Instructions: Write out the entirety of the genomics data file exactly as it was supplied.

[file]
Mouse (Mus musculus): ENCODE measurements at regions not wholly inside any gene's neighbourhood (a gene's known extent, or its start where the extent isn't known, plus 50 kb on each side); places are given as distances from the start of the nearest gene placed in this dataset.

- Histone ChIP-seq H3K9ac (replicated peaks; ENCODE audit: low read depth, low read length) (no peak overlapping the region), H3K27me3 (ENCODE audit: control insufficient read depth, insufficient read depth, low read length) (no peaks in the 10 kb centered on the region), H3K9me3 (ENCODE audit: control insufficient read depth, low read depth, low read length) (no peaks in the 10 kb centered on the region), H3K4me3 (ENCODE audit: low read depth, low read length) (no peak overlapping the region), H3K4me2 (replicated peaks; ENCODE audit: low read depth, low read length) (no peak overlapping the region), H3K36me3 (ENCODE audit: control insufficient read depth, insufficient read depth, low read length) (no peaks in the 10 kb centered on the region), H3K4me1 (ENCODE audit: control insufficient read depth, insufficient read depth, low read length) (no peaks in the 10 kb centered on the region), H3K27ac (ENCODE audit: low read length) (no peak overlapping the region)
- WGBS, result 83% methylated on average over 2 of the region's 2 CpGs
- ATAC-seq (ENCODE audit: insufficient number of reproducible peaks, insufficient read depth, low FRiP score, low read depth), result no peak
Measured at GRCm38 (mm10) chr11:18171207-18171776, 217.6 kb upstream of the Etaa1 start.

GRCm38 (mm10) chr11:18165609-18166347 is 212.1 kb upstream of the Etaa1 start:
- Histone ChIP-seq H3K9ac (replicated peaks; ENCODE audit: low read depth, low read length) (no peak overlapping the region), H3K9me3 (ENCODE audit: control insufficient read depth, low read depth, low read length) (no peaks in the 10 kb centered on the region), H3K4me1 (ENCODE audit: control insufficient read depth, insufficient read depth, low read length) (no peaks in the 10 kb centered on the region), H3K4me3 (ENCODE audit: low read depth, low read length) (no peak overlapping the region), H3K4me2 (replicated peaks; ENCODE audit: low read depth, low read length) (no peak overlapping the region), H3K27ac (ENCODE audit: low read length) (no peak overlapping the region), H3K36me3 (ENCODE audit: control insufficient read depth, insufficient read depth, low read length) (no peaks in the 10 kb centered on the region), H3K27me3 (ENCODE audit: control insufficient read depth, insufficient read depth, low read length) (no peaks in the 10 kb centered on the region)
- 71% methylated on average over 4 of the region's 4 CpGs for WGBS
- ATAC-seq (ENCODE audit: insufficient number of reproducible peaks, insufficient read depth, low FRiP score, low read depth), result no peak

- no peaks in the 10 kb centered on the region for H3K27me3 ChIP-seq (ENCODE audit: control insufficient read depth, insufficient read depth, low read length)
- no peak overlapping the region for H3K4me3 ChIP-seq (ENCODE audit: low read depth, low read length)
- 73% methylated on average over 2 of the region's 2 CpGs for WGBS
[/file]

Mouse (Mus musculus): ENCODE measurements at regions not wholly inside any gene's neighbourhood (a gene's known extent, or its start where the extent isn't known, plus 50 kb on each side); places are given as distances from the start of the nearest gene placed in this dataset.

- Histone ChIP-seq H3K9ac (replicated peaks; ENCODE audit: low read depth, low read length) (no peak overlapping the region), H3K27me3 (ENCODE audit: control insufficient read depth, insufficient read depth, low read length) (no peaks in the 10 kb centered on the region), H3K9me3 (ENCODE audit: control insufficient read depth, low read depth, low read length) (no peaks in the 10 kb centered on the region), H3K4me3 (ENCODE audit: low read depth, low read length) (no peak overlapping the region), H3K4me2 (replicated peaks; ENCODE audit: low read depth, low read length) (no peak overlapping the region), H3K36me3 (ENCODE audit: control insufficient read depth, insufficient read depth, low read length) (no peaks in the 10 kb centered on the region), H3K4me1 (ENCODE audit: control insufficient read depth, insufficient read depth, low read length) (no peaks in the 10 kb centered on the region), H3K27ac (ENCODE audit: low read length) (no peak overlapping the region)
- WGBS, result 83% methylated on average over 2 of the region's 2 CpGs
- ATAC-seq (ENCODE audit: insufficient number of reproducible peaks, insufficient read depth, low FRiP score, low read depth), result no peak
Measured at GRCm38 (mm10) chr11:18171207-18171776, 217.6 kb upstream of the Etaa1 start.

GRCm38 (mm10) chr11:18165609-18166347 is 212.1 kb upstream of the Etaa1 start:
- Histone ChIP-seq H3K9ac (replicated peaks; ENCODE audit: low read depth, low read length) (no peak overlapping the region), H3K9me3 (ENCODE audit: control insufficient read depth, low read depth, low read length) (no peaks in the 10 kb centered on the region), H3K4me1 (ENCODE audit: control insufficient read depth, insufficient read depth, low read length) (no peaks in the 10 kb centered on the region), H3K4me3 (ENCODE audit: low read depth, low read length) (no peak overlapping the region), H3K4me2 (replicated peaks; ENCODE audit: low read depth, low read length) (no peak overlapping the region), H3K27ac (ENCODE audit: low read length) (no peak overlapping the region), H3K36me3 (ENCODE audit: control insufficient read depth, insufficient read depth, low read length) (no peaks in the 10 kb centered on the region), H3K27me3 (ENCODE audit: control insufficient read depth, insufficient read depth, low read length) (no peaks in the 10 kb centered on the region)
- 71% methylated on average over 4 of the region's 4 CpGs for WGBS
- ATAC-seq (ENCODE audit: insufficient number of reproducible peaks, insufficient read depth, low FRiP score, low read depth), result no peak

- no peaks in the 10 kb centered on the region for H3K27me3 ChIP-seq (ENCODE audit: control insufficient read depth, insufficient read depth, low read length)
- no peak overlapping the region for H3K4me3 ChIP-seq (ENCODE audit: low read depth, low read length)
- 73% methylated on average over 2 of the region's 2 CpGs for WGBS